“Americans re-elected our majority in 2016 and expanded it in 2018 because we pledged to work with President Trump and support his agenda, particularly his outstanding appointments to the federal judiciary,” McConnell said in a statement Friday. “Once again, we will keep our promise. President Trump’s nominee will receive a vote on the floor of the United States Senate.”
Iran vows to ‘hit’ anyone who had role in Soleimani strike
Iran’s top military commander is vowing to take down anyone who took part in the US drone strike that killed one of his top generals.
Gen. Hossein Salami made the promise Saturday on the website of his Revolutionary Guard: “Mr. Trump! Our revenge for martyrdom of our great general is obvious, serious and real,” the Associated Press reported.
The drone strike, conducted in January over Iraq, struck Gen. Qassem Soleimani. Iran retaliated just a short time later with a ballistic missile attack targeting US soldiers in Iraq.
President Trump tweeted his own threat this week after a report that Iran is plotting to assassinate Lana Marks, the US ambassador to South Africa: “If they hit us in any way, any form, written instructions already done we’re going to hit them 1000 times harder.”
Salami denied any plans to kill Marks but gave his assurance that Iran would avenge the general’s death.
“Do you think we hit a female ambassador in return to our martyred brother?” Salami said. “We will hit those who had direct and indirect roles. You should know that everybody who had role in the event will be hit, and this is a serious message. We do prove everything in practice.”
NYC proposal calls for serving booze at COVID quarantine hotels
It’s happy hour at the quarantine hotel!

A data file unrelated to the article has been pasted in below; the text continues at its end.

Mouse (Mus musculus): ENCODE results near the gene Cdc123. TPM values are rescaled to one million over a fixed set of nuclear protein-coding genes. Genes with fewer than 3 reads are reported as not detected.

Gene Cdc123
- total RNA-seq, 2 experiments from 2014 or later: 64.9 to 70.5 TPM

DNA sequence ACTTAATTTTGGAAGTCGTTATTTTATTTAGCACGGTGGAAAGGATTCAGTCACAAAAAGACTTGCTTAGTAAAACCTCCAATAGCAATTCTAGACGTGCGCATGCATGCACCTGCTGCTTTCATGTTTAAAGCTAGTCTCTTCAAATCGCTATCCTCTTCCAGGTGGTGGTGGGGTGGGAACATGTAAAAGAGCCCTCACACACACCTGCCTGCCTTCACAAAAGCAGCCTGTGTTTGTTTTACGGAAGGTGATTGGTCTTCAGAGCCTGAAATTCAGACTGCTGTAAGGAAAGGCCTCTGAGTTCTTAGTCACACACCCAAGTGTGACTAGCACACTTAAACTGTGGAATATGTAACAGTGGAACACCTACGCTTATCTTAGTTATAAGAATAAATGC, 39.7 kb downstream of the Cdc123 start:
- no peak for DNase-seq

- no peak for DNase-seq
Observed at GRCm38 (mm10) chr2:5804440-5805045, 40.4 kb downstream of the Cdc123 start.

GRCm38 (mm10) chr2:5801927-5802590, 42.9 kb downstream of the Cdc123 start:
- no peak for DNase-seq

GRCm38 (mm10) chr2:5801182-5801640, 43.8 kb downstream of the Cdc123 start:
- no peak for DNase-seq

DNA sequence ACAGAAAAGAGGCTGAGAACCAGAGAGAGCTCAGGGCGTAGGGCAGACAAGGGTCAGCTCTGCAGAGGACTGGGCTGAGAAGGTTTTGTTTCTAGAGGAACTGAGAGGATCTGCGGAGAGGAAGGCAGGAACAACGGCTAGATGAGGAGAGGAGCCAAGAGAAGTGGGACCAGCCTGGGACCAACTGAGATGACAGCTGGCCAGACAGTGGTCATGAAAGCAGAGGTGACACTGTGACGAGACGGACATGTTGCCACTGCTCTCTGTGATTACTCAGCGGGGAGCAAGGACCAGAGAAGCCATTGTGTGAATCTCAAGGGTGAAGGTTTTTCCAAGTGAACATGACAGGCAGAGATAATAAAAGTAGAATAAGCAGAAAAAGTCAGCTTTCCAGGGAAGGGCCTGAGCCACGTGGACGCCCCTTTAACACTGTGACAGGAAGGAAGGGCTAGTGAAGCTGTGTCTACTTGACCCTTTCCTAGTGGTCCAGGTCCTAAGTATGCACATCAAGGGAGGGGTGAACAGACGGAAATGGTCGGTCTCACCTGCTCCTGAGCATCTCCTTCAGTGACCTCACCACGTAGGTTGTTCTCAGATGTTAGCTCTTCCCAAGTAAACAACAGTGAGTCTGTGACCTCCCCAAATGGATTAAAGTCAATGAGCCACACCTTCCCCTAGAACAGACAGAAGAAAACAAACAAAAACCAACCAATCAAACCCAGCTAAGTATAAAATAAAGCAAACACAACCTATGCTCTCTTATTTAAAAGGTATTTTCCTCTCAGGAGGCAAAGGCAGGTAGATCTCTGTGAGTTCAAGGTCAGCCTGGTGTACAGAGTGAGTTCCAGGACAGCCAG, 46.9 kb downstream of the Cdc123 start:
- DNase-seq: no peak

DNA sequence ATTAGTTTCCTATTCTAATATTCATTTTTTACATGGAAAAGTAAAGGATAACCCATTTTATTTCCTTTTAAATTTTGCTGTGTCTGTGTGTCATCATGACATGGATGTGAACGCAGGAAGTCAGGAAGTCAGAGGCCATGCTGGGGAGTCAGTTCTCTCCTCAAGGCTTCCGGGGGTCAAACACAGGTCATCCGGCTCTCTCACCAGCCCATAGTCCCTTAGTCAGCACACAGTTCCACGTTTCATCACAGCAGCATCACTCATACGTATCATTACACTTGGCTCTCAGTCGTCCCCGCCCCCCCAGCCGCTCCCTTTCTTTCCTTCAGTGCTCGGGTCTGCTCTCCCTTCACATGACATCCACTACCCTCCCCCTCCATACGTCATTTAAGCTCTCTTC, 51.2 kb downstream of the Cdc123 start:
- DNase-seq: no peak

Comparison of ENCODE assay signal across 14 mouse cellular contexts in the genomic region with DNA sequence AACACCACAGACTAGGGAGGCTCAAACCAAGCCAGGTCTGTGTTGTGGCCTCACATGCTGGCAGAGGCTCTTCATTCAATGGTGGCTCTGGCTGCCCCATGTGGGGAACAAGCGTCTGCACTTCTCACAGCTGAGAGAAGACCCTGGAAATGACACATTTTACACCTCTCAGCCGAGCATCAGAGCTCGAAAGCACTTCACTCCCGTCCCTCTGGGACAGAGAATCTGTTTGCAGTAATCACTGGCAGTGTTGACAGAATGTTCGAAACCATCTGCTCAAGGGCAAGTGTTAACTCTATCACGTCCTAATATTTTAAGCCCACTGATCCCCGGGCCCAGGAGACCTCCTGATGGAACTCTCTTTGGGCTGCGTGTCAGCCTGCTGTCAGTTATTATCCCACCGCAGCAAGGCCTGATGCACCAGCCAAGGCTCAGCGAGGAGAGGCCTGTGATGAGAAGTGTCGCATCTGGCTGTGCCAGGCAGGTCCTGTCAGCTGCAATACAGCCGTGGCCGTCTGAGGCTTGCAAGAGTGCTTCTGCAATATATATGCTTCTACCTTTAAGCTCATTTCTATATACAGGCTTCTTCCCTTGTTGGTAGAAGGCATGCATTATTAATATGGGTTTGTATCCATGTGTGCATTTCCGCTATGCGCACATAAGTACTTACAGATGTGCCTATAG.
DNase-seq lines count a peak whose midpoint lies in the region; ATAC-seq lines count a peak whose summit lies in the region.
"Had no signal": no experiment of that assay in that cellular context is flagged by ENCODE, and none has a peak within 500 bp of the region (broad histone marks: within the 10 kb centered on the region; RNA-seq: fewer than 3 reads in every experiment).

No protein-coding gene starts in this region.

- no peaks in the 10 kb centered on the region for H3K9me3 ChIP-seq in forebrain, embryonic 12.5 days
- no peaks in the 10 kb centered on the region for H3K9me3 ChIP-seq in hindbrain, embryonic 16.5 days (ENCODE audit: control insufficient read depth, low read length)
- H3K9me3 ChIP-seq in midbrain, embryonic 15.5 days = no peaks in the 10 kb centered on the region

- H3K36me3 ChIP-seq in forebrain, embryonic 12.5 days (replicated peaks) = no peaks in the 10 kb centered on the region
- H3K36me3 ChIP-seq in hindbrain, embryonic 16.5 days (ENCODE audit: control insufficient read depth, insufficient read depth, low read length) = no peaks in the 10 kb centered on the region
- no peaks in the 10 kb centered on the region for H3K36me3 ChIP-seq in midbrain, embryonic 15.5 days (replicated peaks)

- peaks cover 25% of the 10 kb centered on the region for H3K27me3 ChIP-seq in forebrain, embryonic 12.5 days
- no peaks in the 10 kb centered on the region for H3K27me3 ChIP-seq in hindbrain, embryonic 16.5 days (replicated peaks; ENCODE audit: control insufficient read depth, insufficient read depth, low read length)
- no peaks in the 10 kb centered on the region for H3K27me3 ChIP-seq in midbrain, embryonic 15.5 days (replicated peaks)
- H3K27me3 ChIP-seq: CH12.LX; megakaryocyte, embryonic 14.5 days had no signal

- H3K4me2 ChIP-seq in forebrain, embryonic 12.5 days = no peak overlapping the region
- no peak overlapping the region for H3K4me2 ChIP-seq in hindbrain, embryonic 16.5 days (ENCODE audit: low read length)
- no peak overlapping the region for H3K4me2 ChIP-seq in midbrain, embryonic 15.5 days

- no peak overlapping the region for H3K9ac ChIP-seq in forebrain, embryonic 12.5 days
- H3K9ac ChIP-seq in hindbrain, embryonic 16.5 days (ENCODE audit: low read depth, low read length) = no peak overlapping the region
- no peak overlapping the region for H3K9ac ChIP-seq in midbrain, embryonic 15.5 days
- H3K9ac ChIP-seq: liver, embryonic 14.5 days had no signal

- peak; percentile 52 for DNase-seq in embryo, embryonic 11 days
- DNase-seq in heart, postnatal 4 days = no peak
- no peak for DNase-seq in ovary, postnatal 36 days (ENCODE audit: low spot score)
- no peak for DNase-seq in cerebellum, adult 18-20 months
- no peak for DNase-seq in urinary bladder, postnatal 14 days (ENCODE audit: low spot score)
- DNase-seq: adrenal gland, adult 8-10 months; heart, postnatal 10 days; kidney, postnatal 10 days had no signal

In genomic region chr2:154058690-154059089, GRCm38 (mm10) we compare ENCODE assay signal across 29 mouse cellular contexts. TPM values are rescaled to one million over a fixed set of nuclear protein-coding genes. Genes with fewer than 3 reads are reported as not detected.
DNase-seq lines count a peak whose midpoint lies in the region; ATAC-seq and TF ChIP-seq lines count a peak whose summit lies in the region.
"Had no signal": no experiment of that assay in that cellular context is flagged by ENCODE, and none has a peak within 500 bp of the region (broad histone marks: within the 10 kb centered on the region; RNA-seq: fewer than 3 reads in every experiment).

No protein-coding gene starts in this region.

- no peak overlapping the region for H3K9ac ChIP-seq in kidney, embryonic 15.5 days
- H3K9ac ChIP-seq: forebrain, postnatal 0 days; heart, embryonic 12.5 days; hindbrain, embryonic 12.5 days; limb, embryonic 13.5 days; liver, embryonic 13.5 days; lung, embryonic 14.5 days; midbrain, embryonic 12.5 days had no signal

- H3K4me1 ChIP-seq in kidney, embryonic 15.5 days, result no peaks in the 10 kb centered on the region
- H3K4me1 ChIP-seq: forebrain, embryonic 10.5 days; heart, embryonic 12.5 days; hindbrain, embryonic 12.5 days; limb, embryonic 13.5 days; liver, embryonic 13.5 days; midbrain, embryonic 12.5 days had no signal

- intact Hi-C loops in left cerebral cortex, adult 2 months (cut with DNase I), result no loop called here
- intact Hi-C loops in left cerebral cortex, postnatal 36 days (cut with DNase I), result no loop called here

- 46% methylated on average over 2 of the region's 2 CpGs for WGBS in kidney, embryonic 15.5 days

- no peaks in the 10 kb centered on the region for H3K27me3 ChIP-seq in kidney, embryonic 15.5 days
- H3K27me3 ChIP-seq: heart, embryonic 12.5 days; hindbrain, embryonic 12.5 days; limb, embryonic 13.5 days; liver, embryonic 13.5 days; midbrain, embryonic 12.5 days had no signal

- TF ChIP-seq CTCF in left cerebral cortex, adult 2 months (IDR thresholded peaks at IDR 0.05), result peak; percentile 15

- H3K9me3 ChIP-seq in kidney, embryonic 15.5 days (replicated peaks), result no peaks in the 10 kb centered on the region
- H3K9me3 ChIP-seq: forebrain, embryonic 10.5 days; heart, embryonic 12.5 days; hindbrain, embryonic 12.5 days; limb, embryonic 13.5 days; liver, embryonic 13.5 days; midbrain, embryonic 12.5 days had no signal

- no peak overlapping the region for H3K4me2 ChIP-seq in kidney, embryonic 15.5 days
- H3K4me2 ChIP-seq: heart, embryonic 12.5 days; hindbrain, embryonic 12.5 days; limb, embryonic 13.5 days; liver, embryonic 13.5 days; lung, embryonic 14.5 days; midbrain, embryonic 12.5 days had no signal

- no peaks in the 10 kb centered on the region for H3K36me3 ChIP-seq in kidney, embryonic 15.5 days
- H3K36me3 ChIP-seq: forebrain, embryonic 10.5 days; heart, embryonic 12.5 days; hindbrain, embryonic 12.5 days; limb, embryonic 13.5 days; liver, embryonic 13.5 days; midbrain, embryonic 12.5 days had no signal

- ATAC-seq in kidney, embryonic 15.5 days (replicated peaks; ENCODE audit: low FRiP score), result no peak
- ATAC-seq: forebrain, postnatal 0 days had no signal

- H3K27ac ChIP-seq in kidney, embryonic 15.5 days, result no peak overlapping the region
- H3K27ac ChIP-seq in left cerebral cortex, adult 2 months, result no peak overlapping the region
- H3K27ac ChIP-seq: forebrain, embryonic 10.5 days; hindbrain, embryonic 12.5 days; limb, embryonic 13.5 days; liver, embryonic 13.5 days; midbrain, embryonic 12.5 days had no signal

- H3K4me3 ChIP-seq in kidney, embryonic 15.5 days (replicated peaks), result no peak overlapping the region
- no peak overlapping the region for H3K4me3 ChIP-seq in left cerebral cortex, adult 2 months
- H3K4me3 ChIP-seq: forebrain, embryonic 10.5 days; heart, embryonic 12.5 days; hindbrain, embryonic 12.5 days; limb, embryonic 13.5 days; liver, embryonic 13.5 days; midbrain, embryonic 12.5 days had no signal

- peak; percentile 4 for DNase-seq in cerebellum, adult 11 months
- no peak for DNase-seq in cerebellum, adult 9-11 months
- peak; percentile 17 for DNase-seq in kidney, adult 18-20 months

A bizarre city proposal would serve up cocktails to alcoholic, COVID-positive guests who are quarantining at hotels on the taxpayer dime.
A top official at the city Health + Hospitals Corp. last month proposed serving booze to thirsty guests with substance issues because the agency was finding they were rejecting the free quarantine lodging where drugs and alcohol are off-limits.
“This is not the time to mandate sobriety or abruptly begin treatment of alcohol use disorder,” according to a copy of the plan seen by The Post.
The hotels were set up in April as places for COVID-positive or virus-exposed New Yorkers who couldn’t risk returning home or for recovering patients to isolate, to stop the spread of the deadly bug.
It was unclear how much or what kind of booze would be dispensed, and if the guests would access their alcohol through a lobby bar, room service or in-room mini-bars. It did mention that guests would be screened for issues like alcohol-induced seizures.
The plan was put together by Dr. Amanda Johnson, who heads the tracing and isolation operation for the city’s Test & Trace Corps, according to a source. Johnson appears in commercials that air frequently urging New Yorkers to get tested for the coronavirus.
But she apparently wanted to keep the cocktail plan quiet. Her proposal calls for avoiding “a mass media press release” to get the word out, and suggests directly informing health care centers and psychiatric programs instead.
The city is offering free stays at the LaGuardia Plaza hotel in Queens, and some 1,600 people have used the lodging.
The program is staffed with nurses, security guards, hall monitors, social workers and others.
But a guest, who an insider said was positive for both COVID-19 and HIV and had mental health issues, checked himself out earlier this month without telling anyone, leaving staffers to unsuccessfully try to track him down for days.
“We do not provide guests with alcohol at the hotel,” a Health + Hospitals spokeswoman said, but would not comment on whether the booze plan was still under consideration.